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Growing up as a small child in Alaska, most of my free time was spent in the woods behind my best friend’s house, making up stories about wizards, jedi, dragons, and robots. We pretended we were characters in our favorite movies, and played elaborate make believe games that went on for months and occasionally years. We each would assume the role of a character, and allowed them to grow and change as we described our adventures to each other.

Getting to play make believe was so important to me that I had to find a way to continue this passion as an adult. As a director, I enjoy the chance to run a room where make believe and play are essential. In my rehearsals, the imaginative freedom we all have as children is set free through viewpoints and improv exercises, using music and a narrative to guide the actors through the themes of the script while letting them create the world from their own minds. I let them inspire my choices in staging, and enjoy the chance to see each actor’s creativity and imagination.

I believe each actor is their own best director. When I put a show together, my job is to create a playground for the actors to explore. They should understand the rules of the playground, and are encouraged to build or play in their own unique way.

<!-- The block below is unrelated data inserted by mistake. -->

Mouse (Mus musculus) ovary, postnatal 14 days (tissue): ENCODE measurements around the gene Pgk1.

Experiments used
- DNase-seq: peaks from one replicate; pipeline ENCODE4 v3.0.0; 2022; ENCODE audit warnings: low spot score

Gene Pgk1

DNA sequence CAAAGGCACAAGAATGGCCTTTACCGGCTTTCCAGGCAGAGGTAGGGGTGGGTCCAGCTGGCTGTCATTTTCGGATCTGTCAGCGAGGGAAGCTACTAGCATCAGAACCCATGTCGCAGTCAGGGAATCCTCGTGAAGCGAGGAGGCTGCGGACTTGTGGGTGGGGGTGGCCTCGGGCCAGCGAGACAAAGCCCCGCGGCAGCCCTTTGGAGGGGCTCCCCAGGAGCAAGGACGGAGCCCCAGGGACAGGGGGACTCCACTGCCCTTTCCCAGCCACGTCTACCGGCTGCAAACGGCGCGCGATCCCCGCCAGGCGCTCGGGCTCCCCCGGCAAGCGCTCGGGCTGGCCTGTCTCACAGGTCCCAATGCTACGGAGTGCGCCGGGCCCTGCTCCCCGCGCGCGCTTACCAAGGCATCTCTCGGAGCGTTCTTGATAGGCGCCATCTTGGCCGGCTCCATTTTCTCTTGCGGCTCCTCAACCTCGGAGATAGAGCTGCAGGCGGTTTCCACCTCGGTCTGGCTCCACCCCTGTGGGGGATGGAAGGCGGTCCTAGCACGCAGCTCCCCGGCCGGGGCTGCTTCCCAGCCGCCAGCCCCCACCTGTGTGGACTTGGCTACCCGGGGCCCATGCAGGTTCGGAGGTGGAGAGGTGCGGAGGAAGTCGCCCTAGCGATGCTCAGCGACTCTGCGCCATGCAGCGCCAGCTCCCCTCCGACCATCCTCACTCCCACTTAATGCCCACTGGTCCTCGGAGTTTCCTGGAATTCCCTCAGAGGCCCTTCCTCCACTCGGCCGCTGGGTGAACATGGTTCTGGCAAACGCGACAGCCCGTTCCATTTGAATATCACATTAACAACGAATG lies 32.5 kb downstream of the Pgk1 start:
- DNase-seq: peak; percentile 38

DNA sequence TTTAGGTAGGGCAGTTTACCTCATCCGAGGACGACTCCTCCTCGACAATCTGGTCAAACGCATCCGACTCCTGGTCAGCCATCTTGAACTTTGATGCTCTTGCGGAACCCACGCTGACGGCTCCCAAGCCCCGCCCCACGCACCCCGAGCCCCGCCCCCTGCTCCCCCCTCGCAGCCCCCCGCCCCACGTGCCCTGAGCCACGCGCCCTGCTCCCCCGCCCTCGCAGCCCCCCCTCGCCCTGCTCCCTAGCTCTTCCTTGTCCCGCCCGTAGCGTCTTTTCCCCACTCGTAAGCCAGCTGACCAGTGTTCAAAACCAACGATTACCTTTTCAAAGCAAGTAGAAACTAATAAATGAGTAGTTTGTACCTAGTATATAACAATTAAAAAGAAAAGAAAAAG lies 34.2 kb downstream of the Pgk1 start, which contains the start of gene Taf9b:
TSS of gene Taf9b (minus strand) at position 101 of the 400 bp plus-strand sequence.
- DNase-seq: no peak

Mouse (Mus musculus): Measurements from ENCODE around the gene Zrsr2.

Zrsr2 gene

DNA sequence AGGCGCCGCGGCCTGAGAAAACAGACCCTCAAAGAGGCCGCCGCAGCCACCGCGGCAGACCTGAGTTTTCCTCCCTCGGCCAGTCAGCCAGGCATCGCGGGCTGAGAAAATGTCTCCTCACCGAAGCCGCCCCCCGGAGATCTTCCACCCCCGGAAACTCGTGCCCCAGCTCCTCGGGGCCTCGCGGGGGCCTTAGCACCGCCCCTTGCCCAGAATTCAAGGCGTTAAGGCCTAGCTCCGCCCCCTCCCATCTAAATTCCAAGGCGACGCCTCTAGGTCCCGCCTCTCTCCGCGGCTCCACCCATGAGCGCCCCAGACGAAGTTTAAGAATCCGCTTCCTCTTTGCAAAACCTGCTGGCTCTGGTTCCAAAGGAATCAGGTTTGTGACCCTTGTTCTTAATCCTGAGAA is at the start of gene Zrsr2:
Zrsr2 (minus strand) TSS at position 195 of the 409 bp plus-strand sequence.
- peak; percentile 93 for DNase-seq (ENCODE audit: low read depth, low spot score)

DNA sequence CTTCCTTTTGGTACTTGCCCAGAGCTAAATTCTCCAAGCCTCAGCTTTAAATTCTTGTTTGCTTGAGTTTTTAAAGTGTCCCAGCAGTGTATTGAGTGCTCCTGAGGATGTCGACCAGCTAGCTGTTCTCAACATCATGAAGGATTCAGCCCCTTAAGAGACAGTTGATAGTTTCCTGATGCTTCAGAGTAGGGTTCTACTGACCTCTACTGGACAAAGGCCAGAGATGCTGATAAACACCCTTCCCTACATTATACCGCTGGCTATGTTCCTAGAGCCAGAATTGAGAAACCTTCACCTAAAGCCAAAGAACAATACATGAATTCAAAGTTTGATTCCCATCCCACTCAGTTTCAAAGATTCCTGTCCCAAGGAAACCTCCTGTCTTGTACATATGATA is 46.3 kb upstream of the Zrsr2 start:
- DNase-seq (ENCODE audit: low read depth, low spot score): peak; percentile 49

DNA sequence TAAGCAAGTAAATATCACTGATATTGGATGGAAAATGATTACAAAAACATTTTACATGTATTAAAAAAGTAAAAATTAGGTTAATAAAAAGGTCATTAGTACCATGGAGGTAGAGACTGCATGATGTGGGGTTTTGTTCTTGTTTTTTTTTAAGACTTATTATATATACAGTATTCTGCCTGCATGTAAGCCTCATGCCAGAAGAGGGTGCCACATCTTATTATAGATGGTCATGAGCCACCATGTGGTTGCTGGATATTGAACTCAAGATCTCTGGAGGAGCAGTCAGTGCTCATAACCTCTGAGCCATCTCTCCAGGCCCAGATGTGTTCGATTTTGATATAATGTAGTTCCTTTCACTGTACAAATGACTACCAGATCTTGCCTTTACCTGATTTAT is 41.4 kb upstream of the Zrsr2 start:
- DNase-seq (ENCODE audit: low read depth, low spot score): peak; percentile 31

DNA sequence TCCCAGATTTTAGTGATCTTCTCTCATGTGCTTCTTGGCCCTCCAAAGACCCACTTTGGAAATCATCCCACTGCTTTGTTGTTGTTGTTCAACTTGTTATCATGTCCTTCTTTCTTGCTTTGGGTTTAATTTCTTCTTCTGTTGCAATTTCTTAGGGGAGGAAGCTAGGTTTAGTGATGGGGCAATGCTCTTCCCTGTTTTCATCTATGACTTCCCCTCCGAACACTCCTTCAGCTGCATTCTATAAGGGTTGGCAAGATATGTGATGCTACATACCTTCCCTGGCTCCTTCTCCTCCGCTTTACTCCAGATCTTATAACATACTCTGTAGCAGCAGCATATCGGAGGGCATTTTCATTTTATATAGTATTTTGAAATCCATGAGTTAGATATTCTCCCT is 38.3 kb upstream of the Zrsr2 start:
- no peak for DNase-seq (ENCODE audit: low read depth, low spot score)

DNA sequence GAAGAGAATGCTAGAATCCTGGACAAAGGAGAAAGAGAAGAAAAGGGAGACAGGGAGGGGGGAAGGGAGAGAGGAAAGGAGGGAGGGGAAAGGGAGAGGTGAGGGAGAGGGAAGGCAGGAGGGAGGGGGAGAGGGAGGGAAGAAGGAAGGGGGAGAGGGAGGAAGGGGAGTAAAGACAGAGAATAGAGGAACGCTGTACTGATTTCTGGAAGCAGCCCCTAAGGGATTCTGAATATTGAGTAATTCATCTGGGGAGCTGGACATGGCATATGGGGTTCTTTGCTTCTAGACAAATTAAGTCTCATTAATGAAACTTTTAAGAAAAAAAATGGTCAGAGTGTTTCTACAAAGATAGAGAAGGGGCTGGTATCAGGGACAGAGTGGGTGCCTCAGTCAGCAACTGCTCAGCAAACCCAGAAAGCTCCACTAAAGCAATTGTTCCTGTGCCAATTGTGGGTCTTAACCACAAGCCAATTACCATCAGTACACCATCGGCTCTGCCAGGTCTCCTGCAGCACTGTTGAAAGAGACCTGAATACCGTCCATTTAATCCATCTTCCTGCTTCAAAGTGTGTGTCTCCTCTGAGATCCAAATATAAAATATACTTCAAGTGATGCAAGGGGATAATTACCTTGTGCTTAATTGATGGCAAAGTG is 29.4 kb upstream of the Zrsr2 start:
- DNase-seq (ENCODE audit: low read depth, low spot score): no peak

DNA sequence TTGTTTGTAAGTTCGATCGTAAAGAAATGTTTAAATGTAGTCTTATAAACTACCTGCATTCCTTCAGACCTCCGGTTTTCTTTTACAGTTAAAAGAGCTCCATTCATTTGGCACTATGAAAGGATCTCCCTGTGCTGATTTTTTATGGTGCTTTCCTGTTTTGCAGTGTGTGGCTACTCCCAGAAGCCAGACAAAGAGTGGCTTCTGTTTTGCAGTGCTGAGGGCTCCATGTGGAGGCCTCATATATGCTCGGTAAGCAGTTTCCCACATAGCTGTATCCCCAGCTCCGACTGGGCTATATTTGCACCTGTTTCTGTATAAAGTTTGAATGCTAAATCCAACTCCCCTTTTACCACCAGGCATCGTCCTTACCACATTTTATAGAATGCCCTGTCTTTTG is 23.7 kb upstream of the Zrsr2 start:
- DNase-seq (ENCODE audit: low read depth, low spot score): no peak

11/4/18 - Robert Newman

Red by John Logan                                           Jordan Palmer as Mark Rothko

Lilly Thorne as Ken

Stage Management, Dramaturgy, Assistant Direction by

Taylor Thomas 

In November of 2018 I directed a 30 minute cut of John Logan’s Red. The script takes place in artist Mark Rothko’s studio, in which paint is spread over canvas to create one of his iconic abstract expressionist paintings. Lacking the budget for paints and canvas, I taught my actors, who were artists themselves, to use an old pen tablet connected to a Photoshop Elements program I had on my laptop.

The Laptop was projected onto the cyclorama, and was used throughout the play to display the numerous paintings mentioned by the two characters, as well as to play music, provide visual examples, mix colors, and ultimately, create a virtual painting made new by the actors every night.


A playlist of the music used in the production can be found on Spotify here.


I have directed two productions through the Boston Conservatory’s senior directing emphasis. Alongside Red, I directed and produced a female-led and completely queer production of Stephen Schwartz and Roger O’Hirson’s Pippin in 2019. My team and I had a lot of fun with this show conceptually, and reimagined it as if the lead role of Pippin were played by the show's original director, Bob Fosse (played by Jules Bartling).  School policy prevents me from posting production photos from Pippin, but I’d love to talk about it with you! Contact me.

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